The California Coastal Commission has approved a $1.6 million fine against the operators of a posh Northern California hotel for failing to provide public access to its nearby beaches.

Commissioners approved the penalty against the Ritz-Carlton Half Moon Bay Thursday at a meeting in San Diego. The fine was part of a settlement with the commission, which alleged that the hotel did not display signs informing the public about the beach access. It also prevented the public from easily accessing nearby public parking spaces.

The 261-room luxury oceanfront hotel, golf course and spa was built in 2001.

The penalty is the second-largest in the commission’s history. It will help increase access to state beaches and purchase land north of the hotel to expand beach access.

In California, all beaches are open to the public, with rare exceptions, but the hotel did not make that clear and at times prevented easy access, the commission said. It also alleges the hotel failed to display signs informing the beaches are free and open to anyone.

Although the hotel is required to have a free public parking lot with 15 spaces and keep another 25 spaces public in its garage, hotel valets would park cars of hotel guests and golfers in public spaces or refuse public access to those spaces, the commission said.

Shelly Auyeung, communications manager at the Ritz-Carlton in Half-Moon Bay, declined to comment when reached by phone Thursday.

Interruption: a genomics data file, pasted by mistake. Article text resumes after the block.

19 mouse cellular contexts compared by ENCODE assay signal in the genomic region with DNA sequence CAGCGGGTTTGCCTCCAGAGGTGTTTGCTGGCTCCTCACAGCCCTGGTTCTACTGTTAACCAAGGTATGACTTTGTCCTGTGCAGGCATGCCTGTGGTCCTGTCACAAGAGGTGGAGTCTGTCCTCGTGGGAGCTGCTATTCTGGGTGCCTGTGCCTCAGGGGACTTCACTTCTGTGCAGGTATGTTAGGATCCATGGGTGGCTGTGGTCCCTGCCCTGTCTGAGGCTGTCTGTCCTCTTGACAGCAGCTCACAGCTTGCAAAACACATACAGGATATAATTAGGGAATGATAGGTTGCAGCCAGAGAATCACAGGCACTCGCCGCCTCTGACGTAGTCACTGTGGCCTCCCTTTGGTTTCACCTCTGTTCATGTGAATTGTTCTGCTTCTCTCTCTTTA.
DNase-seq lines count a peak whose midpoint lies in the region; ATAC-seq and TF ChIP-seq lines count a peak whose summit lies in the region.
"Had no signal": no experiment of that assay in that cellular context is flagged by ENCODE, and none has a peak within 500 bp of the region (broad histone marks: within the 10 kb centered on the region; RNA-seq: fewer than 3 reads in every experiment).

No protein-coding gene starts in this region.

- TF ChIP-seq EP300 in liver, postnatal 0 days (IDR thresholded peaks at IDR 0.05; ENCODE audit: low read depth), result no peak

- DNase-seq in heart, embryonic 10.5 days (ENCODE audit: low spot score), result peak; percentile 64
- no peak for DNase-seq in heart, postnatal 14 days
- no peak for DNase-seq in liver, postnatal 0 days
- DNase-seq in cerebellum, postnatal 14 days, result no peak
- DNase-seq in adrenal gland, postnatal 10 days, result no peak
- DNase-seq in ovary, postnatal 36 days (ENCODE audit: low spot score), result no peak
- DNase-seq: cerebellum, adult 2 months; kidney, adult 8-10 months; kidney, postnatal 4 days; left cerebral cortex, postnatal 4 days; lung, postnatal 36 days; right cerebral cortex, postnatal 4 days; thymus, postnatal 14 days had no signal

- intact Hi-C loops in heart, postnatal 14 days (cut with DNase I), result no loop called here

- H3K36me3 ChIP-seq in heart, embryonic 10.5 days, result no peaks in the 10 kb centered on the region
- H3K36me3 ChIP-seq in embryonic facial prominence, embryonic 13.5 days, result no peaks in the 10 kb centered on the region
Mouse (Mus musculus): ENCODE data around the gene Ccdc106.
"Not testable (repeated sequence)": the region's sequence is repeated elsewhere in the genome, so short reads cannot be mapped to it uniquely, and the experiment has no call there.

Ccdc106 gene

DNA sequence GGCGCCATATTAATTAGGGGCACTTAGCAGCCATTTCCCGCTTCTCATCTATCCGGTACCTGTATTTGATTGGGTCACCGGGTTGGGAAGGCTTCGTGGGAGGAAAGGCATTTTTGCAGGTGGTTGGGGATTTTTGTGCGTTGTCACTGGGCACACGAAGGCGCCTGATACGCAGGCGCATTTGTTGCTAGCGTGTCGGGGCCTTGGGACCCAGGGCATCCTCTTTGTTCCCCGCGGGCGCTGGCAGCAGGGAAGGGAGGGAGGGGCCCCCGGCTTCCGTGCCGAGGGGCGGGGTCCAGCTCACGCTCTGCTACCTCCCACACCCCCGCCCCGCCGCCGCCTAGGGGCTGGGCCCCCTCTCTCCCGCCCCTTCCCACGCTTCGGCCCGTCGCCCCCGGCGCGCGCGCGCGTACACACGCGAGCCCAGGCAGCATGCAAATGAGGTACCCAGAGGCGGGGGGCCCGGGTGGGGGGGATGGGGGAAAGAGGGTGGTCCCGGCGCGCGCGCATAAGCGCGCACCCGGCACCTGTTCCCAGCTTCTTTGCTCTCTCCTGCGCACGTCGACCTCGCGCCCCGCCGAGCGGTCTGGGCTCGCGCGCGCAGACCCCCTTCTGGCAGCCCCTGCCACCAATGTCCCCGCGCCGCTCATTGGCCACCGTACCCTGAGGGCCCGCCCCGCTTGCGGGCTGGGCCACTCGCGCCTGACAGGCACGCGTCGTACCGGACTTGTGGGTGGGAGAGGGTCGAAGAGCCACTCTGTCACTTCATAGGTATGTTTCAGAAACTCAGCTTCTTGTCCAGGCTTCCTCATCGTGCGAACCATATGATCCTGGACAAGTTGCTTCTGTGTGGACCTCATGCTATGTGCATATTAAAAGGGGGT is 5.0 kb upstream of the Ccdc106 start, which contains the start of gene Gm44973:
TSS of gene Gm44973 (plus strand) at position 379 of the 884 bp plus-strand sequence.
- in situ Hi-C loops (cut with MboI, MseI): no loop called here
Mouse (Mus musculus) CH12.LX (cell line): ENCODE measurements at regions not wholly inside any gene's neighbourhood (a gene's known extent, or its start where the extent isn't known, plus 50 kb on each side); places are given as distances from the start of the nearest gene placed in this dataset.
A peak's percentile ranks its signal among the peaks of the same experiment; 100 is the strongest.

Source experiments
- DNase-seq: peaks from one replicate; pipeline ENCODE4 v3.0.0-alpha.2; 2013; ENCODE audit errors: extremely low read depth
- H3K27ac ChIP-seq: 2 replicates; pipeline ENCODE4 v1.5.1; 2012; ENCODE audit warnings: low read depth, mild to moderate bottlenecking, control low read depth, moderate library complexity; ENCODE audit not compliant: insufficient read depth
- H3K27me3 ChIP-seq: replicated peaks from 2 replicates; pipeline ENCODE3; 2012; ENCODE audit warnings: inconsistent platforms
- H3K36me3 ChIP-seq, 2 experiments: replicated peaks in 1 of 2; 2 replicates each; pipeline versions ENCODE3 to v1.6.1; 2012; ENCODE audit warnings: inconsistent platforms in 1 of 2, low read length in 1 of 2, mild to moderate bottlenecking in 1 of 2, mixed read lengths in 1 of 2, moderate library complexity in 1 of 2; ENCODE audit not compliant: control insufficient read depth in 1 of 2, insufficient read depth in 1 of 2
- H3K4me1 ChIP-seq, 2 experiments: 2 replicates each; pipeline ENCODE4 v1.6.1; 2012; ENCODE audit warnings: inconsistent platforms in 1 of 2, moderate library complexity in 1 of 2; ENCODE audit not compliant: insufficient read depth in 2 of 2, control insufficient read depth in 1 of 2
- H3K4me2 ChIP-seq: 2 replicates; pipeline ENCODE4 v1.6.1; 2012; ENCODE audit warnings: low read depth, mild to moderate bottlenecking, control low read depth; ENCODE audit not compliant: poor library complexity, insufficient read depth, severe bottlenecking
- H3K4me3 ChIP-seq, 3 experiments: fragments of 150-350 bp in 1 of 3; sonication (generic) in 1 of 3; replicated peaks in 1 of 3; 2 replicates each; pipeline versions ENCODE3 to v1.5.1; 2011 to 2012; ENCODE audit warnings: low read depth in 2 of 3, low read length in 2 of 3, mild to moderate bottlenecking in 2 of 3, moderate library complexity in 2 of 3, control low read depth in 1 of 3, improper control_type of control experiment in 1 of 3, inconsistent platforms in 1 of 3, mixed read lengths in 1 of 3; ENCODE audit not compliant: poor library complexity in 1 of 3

“Perhaps creating the illusion of a private beach helps justify the exorbitant cost of the rooms,” said Mandy Sackett, state policy director for the Surfrider Foundation, an environmental group.

Rooms at the hotel can cost $1,000 per night.

The $1.6 million penalty, part of a proposed settlement with the commission, would be the second-largest in the history of the coastal commission. Of the penalty, $1 million would go to a commission fund that provides signs, trails, stairs and other amenities to help the public use state beaches. The remaining $600,000 would go to the Peninsula Open Space Trust, a Palo Alto land conservation group, to help purchase a property north of the hotel to expand public beach access.

The company also agreed to expand the beach parking lot to 22 spaces, install signage stating the beaches are public, better train staff and post the information on the hotel’s website.

The hotel has previously been fined for violating coastal law. The coastal commission first fined the hotel $50,000 in 2004. After the hotel failed to deliver on promised changes, it paid additional penalties in 2007 and 2011.

Commissioners were expected to vote on the settlement later Thursday.

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And California wonders why companies are exiting the state at record pace.

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